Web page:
Meet Patrick Tomasso, one of Toronto’s brightest emerging talents. Having worked at a variety of top Toronto agencies for four years, Patrick recently took the plunge into freelancing where he takes photos, makes films, writes stories and produces music for a growing list of clients.
We sat down with Patrick to ask him about his experience with the changing social landscape for the restaurant industry.
FC (Fervid Communications): In your eyes, what has been the biggest change for restaurants in the past few years when it comes to marketing themselves?
P (Patrick): Restaurants used to thrive solely on write ups and word of mouth; now it’s about sharing snaps, Instagrams, and YouTube videos. It’s more than just offering good food and drinks now (for better or worse), it’s about creating a share-worthy experience. You have to think carefully about the decor, the branding, the uniforms, the music that plays, the way the food is plated, even the lighting. It’s a whole new game, and the businesses that are thriving are mindful of all of this. The places that are on top are creating experiences with food, not just serving food.
FC: Why has food photography exploded?
P: It really comes down to the fact that we all have incredible cameras in our pockets now at all times. It was never socially acceptable to pull out a giant film camera or a DSLR and take shots while eating, but having phones that shoot on par and sometimes even better than dedicated cameras, has opened a whole world for people to share eats, and really add context to experiences they’ve had while eating. There’s huge FOMO (fear of missing out) and a ‘look what I did!’ factor to it all. People want to brag about the food they had and definitely enjoy the attention a great food porn shot gets.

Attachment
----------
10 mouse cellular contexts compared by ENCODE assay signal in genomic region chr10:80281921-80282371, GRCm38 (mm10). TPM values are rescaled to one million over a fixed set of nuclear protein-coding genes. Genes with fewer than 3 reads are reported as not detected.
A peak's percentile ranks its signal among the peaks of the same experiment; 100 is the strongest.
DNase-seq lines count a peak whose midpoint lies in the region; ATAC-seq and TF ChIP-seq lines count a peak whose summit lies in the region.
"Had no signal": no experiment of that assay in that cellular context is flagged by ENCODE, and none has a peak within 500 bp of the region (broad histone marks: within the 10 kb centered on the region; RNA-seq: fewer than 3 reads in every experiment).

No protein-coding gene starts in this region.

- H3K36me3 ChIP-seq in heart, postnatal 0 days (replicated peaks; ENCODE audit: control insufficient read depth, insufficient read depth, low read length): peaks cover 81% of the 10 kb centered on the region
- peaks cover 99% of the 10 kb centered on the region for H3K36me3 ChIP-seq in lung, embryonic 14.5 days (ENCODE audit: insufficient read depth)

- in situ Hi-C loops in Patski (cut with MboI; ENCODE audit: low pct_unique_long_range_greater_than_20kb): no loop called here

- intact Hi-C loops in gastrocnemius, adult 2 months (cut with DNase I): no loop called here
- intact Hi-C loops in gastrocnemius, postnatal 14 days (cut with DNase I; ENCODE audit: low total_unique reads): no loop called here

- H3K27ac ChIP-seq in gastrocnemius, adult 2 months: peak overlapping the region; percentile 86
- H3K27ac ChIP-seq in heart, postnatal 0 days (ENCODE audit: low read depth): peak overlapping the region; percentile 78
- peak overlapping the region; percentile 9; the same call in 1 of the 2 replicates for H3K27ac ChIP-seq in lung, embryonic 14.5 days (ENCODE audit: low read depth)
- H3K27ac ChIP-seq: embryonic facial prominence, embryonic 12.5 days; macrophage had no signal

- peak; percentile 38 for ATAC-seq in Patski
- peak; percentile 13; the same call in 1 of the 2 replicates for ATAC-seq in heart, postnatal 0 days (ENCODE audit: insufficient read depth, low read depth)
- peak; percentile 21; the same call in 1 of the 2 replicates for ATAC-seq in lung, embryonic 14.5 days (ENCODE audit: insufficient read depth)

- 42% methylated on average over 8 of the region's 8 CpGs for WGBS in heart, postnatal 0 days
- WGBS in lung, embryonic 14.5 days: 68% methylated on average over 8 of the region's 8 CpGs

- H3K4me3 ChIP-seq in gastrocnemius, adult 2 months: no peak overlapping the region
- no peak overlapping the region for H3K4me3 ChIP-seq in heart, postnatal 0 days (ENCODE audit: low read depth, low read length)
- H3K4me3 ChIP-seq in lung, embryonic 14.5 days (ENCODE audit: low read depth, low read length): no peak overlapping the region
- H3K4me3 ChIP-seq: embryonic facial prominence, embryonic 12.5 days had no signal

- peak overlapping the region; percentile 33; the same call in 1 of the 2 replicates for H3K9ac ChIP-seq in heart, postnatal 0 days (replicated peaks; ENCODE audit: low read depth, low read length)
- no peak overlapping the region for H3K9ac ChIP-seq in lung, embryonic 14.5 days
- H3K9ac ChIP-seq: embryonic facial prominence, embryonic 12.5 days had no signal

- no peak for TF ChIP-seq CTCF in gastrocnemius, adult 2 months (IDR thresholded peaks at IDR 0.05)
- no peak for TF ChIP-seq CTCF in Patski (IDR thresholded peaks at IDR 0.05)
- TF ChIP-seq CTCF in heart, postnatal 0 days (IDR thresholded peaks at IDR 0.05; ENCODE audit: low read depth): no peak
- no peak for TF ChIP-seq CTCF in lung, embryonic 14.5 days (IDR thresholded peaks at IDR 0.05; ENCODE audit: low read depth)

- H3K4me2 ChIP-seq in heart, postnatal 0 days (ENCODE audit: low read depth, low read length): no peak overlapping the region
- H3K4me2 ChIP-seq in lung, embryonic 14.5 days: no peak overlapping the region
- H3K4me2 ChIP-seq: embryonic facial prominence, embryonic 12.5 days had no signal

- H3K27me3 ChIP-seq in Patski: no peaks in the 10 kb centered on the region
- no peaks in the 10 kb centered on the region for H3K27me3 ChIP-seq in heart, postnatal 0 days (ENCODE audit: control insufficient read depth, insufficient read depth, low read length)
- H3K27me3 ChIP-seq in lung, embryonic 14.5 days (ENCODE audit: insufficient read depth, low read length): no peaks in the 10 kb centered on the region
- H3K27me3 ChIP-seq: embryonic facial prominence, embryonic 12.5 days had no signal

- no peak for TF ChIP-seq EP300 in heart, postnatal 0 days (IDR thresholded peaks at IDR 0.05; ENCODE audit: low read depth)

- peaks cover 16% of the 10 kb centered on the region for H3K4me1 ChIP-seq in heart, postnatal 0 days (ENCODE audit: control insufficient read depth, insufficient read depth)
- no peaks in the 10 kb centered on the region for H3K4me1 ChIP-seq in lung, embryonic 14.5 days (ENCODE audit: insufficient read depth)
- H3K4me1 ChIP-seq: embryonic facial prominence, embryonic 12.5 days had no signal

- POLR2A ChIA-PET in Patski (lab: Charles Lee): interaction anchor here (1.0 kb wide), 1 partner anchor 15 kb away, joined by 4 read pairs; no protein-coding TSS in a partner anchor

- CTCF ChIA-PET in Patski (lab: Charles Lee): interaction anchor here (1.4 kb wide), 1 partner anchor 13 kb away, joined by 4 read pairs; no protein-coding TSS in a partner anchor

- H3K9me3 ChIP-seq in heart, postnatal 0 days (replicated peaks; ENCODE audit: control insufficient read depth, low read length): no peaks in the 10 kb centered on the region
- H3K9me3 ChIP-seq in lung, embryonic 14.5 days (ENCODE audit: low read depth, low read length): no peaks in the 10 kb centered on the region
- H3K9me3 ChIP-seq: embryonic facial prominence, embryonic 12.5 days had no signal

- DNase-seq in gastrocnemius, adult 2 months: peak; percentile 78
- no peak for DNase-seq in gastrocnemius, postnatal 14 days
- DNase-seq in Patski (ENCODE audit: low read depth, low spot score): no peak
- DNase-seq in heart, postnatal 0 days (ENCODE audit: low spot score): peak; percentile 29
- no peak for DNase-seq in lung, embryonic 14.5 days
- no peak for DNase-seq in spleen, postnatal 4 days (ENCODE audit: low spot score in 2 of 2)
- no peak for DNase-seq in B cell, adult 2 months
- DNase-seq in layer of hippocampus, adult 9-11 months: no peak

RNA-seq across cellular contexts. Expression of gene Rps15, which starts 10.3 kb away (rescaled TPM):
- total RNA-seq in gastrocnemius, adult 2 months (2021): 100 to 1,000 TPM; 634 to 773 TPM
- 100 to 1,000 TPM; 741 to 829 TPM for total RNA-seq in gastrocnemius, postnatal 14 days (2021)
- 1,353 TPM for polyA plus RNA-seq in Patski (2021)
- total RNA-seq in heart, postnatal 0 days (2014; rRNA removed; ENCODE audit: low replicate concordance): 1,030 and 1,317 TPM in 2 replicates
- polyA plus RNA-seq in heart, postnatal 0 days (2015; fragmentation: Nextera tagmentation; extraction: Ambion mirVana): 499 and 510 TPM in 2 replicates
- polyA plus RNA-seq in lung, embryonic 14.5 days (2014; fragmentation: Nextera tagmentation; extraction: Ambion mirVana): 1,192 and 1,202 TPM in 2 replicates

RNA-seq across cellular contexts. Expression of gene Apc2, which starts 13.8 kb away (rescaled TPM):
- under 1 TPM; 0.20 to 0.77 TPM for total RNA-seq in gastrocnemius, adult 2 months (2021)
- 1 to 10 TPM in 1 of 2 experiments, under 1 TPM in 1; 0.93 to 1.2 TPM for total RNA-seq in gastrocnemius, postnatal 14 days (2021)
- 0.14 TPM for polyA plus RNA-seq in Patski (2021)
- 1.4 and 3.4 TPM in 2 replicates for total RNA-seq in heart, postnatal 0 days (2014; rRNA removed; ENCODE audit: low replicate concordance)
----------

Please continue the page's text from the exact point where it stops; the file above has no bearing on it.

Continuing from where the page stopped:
Kitson and Co Burger captured by Patrick Tomasso
FC: How important is it for restaurants to have high-quality food photography?
P: A restaurant is a machine, there are so many moving parts that need expert attention and care, from sourcing the perfect ingredients to creating the right atmosphere – it’s all about the details. So it’s a huge shame to not follow that same dedication and craft that goes into your food and operation, when you are capturing content. You need to convey all of that hard work and dedication on Instagram, because if you slack off and do a crappy job, it speaks volumes about your place. Your content is typically reaching customers in the discovery phase which means it is the first impression for anyone that hasn’t been to your place before. It needs to be top notch, just like your dishes and service.
Check Patrick’s Instagram account out now!
FC: Which local restaurants do you think are killing it with their digital presence?
P: Nate Tasty who’s the head chef over at Home of the Brave is killing it. I love that he takes the time to ensure his hard work is showcased accordingly. It’s fun, it’s tasty, and most importantly it has personality. There’s a great balance of incredible food shots and some behind the scenes of the team that makes it all possible. You really feel like you know the place before even stepping inside.
Sweet Jesus is definitely still the gold standard. What new restaurants need to take from them is to create an insanely photogenic product. I used to work for some big QSR brands and I would ask them all the time, ‘will people take pictures of this?’. If the answer is no, you might want to go back to the drawing board. It doesn’t have to be everything on your menu, but having a few wildcard stand out dishes ensures that you end up in as many feeds as possible from everyone ordering it just to get the ‘gram.
Just don’t make rainbow bagels… those are the worst!